The truth is, ultimate self-care is immersion in, union with, God.  My energy, my love, my healing, my fullness of life come from him alone.  Without self-care, even as a follower of Jesus Christ, I have little to offer anyone in my life because my efforts will, at best, produce a thin residue of love scraped from the remnant of my last encounter with him.  I have gone weeks before without spending more than a few minutes with him (“arrow prayers”), and it takes a toll.  Suddenly, I discover I’m less able to respond in a healthy, productive way to those who depend on me. Life just gets harder, and I start to despair.  Many people I’ve met carry the faint awareness of this in their eyes, flickers of hope losing ground to shadow.  They know deep in their being we were not intended for such an inconsequential, futile existence, but that fading hope is daily met with reinforcement of pain from the world and false helpers, often others who are equally terrified yet also refusing to risk full pursuit of union with God.  Instead, eyes shut tight, they cling to a fraying but familiar rope over a bottomless chasm.  That was me, too; it feels safe, but really caring for myself is opening my eyes and considering that what feels true may be incomplete.  Self-care is moving my gaze off the weakening strands of that rope long enough to discover Jesus reaching out just above my head as he gently encourages me to trust him all the way and instead grab his strong, immovable hand.

Scripture and scripture references taken from The Holy Bible, English Standard Version. ESV® Text Edition: 2016. Copyright © 2001 by Crossway Bibles, a publishing ministry of Good News Publishers.

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Gratitude feels like a lie when I’m suffering or struggling.  Remembering reasons to be thankful during trouble and hard times can be tough, because it sort of rubs across the grain of my expectations, my silently but dearly held belief that when circumstances are pleasant, God is loving me, and when they are miserable, he is angry with me.  I’m not sure where it comes from, but I’m pretty sure I’m not alone in carrying it.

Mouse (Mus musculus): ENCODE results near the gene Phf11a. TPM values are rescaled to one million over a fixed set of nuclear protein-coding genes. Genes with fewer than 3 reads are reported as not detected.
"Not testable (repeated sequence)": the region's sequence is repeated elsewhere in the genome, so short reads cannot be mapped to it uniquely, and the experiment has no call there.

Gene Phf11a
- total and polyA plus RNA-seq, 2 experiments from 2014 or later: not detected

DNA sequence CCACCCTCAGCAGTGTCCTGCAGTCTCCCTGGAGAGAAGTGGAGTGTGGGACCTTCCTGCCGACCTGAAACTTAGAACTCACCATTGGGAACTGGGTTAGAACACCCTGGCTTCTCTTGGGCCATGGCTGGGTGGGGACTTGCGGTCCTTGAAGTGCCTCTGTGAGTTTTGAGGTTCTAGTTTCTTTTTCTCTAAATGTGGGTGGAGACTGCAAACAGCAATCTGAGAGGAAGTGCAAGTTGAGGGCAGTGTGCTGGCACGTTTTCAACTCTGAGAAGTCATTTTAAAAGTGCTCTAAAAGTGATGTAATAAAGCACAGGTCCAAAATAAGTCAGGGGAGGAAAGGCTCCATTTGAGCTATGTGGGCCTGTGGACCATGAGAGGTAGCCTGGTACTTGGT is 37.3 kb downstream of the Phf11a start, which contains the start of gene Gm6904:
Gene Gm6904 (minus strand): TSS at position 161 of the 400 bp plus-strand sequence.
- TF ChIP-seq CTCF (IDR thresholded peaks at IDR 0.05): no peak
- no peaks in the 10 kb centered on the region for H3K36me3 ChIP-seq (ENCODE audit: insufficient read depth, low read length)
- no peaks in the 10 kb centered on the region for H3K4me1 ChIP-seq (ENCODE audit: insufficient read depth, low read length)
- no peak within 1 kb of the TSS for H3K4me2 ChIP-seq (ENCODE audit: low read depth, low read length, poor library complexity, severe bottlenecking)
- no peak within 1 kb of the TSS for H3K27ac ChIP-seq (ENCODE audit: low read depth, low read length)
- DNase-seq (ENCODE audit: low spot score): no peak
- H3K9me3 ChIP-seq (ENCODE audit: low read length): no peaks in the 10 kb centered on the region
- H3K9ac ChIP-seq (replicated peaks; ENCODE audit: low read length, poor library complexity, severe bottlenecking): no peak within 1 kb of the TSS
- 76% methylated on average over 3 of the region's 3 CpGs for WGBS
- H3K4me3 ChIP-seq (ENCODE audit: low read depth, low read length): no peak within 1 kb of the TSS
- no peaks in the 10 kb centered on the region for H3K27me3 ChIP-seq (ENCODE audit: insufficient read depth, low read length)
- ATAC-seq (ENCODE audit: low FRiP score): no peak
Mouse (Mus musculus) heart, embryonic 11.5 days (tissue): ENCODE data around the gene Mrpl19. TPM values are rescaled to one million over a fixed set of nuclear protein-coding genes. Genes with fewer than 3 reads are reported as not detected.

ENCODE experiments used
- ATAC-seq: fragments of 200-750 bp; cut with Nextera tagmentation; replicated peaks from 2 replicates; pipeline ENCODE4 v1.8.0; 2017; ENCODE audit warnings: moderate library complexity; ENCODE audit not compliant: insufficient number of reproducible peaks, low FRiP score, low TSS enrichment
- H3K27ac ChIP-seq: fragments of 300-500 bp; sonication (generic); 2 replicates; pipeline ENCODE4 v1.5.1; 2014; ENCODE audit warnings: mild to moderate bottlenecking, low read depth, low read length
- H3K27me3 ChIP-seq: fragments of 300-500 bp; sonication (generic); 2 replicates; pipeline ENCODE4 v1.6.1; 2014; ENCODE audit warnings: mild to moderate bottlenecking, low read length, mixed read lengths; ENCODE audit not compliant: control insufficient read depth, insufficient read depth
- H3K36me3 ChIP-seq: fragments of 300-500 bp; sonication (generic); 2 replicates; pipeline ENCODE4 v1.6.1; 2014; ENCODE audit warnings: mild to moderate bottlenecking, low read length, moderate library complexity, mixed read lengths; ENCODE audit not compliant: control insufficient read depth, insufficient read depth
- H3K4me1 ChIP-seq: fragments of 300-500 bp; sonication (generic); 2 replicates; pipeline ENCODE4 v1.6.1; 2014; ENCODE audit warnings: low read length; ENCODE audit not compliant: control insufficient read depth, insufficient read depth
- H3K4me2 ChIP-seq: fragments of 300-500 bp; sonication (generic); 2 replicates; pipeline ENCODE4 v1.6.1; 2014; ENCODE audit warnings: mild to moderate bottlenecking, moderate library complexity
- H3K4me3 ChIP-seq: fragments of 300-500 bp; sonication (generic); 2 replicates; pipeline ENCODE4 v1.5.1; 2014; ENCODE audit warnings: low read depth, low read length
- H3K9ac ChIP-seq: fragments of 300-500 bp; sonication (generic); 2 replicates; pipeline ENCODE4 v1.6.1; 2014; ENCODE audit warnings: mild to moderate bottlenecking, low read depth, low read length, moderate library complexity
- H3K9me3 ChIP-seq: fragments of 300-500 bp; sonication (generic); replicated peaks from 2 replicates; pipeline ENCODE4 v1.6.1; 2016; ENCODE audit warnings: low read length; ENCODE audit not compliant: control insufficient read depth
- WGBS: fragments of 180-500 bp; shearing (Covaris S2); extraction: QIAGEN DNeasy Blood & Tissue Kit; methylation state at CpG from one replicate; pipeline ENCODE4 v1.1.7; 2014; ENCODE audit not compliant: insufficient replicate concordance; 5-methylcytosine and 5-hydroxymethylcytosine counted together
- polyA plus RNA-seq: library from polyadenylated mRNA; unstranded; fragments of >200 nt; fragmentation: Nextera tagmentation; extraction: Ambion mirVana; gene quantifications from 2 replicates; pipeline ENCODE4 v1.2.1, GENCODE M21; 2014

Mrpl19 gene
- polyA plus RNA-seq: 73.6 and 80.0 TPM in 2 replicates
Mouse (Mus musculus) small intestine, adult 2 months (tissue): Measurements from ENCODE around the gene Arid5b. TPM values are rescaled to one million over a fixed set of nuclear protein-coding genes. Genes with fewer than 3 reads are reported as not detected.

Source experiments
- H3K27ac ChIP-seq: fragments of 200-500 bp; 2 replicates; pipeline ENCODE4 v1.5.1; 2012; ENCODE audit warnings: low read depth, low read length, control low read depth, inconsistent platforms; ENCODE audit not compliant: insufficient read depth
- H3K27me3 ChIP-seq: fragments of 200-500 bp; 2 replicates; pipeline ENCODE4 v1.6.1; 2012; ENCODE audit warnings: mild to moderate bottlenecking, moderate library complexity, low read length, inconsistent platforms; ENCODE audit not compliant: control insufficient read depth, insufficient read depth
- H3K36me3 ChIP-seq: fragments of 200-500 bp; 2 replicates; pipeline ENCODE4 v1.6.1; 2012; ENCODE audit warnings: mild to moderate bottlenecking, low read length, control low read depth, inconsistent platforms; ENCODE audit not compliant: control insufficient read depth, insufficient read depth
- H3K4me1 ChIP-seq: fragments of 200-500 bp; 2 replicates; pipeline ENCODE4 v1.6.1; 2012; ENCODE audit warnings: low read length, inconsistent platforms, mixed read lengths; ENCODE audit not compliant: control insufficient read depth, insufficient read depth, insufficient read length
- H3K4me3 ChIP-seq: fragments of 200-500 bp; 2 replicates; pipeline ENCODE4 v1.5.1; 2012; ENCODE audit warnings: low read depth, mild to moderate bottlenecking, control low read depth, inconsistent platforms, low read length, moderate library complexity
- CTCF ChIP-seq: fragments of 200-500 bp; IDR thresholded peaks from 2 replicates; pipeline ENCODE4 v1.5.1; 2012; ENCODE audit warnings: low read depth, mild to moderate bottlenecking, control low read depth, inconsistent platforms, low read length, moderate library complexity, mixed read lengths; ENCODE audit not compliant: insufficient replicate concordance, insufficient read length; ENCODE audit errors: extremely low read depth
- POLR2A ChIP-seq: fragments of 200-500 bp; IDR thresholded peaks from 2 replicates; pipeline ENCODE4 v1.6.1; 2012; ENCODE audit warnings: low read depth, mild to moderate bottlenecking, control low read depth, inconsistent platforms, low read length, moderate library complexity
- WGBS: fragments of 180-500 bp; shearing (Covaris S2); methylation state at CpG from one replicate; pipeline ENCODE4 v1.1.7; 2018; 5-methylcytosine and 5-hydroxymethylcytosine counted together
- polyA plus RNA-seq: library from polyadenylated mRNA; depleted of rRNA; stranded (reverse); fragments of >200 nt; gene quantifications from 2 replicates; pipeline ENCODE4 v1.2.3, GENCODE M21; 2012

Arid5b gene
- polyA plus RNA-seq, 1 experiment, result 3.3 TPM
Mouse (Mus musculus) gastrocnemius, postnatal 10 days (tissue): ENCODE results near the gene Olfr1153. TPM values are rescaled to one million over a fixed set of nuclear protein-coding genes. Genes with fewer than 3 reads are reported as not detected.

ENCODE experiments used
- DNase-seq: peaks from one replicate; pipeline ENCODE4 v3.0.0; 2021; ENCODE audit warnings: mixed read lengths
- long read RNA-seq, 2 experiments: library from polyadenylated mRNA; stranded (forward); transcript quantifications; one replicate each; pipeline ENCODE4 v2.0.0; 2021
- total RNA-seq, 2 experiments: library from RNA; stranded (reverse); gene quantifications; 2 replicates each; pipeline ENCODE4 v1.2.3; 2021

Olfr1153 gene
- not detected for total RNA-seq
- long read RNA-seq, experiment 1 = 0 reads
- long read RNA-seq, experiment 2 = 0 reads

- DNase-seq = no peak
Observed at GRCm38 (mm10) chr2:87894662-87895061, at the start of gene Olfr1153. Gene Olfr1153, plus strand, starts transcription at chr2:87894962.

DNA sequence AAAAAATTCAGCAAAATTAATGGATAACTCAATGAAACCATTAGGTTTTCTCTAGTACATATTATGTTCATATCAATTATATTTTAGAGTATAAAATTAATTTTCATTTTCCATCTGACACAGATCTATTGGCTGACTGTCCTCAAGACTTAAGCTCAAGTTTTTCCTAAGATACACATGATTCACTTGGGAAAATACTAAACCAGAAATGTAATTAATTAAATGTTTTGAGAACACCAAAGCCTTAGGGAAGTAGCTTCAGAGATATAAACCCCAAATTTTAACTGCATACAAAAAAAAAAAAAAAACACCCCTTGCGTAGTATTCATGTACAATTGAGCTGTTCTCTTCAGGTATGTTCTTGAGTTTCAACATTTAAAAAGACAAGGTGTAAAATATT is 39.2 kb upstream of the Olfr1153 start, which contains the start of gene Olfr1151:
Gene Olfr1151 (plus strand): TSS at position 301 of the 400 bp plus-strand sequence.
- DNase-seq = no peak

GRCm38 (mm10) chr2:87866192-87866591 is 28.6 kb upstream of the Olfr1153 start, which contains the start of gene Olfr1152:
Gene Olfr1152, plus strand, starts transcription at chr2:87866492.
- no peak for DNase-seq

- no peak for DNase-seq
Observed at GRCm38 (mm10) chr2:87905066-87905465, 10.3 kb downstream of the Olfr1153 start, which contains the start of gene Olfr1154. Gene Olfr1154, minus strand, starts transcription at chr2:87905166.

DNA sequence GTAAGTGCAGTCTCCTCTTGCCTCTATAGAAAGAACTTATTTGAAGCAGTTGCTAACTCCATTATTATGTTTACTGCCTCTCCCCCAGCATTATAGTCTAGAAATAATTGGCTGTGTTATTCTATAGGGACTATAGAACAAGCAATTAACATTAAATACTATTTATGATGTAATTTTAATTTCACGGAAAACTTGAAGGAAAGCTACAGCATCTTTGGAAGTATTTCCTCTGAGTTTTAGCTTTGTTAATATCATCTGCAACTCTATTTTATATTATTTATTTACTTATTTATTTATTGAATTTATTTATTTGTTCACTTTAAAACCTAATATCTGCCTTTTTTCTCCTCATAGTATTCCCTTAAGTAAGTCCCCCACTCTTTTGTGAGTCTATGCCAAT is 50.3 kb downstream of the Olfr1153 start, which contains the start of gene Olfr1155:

I suspect this concealed belief hides inside my selfishness and self-centeredness.  The “me sin”, encouraging me to turn thoughts, events, conversations and even prayers toward what I want, what I feel I deserve, what I’ve decided I’m entitled to, though I’d rarely describe it so explicitly.  After all, would anyone claim that self-centerdness is a virtue?

That’s really the heart of it, right?  We all already know that demanding our own way, insisting on what we want regardless of the consequences, is not good.  That’s certainly not how we want people to interact with us.  So how do I get from here to there; from selfish thinking to thankfulness?

I believe it begins by acknowledging that, while my needs and suffering are sharply real, I am not alone, or even the worst.  In fact, everyone, every human being alive and who has ever lived has suffered.  No matter what has happened in my life, I share it with many, although it can often appear that others are not suffering as much or even at all.  This is the birthplace, I suspect, of the belief that I’m entitled to a better life than what I have – when I look around at others and their experiences (of which I’m usually more ignorant than I realize), I set out to use their apparent lack of pain and worry as justification for resisting, even rejecting the idea of being grateful.  Grateful for what?  My pain?  That I don’t have their life, their freedom, their wealth, their family, etc.?  No.  Grateful for those I do have in my life, no matter how few or how many.  Grateful for any relationship, no matter how distant.  Grateful for forgiveness of my selfishness and the many foolish, even mean-spirited, words and actions I’ve expressed.  Grateful for the ability and freedom to even share these thoughts with whomever is willing to consider them.  Grateful for shelter, heat and food, whatever form they take, be it a cozy home or blankets and just enough food for the moment.

See, that’s the secret of being thankful.  It isn’t borne in having the right things, or having what others have; it’s borne in recognizing there is always another person who doesn’t have what you have, doesn’t know what you know, or is suffering more intensely.  Thankfulness comes from discovering I am not alone, no matter my circumstances, because when all else is lost, when all others have abandoned me intentionally or otherwise, the one who created me and gave up everything he was entitled so that I could live and enjoy his indestructible goodness and riches forever is still there, loving me and ready to listen.

I pray you all have a wonderful Thanksgiving.